In her comments about renewing the MINUSTAH mission, US Ambassador to the UN, Susan Rice, opined that "The Mission has helped provide a more secure and stable environment in Haiti, strengthened the country's institutions, protected civilians and safeguarded human rights".
As the UN has decreased its MINUSTAH expenditures in Haiti, it can remedy the cholera tragedy by providing reparations to Haitians harmed by the epidemic, and by investing money in the development of a sanitation and health infrastructure that would forestall this type of crisis in future.
Among the services listed by the UN in reauthorising the MINUSTAH mission was its assistance in supporting institutions that uphold the rule of law. As human rights lawyer Mario Joseph noted, "To be a credible advocate for rule of law, however, the UN must demonstrate by example and be accountable for the cholera epidemic it caused." Despite serious threats against Mario Joseph and other human rights advocates that have caused international alarm, the UN has remained silent.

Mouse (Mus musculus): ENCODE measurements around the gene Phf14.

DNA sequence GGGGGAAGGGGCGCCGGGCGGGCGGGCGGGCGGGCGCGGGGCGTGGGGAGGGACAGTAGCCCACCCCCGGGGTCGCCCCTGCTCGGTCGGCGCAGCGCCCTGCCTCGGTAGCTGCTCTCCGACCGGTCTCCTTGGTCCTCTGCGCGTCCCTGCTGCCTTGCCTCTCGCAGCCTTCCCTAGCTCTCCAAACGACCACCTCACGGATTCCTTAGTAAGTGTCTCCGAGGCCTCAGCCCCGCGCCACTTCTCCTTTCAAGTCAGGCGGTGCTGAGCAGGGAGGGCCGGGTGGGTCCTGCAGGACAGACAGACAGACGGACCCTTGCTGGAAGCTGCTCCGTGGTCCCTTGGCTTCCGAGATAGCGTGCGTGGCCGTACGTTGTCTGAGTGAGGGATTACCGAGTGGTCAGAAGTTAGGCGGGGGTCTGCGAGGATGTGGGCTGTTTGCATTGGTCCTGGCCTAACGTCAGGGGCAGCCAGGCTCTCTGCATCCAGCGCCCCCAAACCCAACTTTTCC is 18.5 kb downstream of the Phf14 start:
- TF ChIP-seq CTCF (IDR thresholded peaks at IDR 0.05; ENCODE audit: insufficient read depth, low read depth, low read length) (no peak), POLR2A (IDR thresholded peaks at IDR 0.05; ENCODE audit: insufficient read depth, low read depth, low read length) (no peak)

The UN must model accountability by taking responsibility for the cholera epidemic by paying reparations to victims and investing in both immediate and long-term measures to remediate the conditions that make Haiti a hospitable vector for the continued transmission of cholera.It's also worth noting that the Pan American Health Organization and other UN agencies have been equally silent, as have most NGOs in Haiti and the Haitian government itself. Nor has the US government had much to say about the origins of the disaster. With friends like these, the Haitians don't need enemies.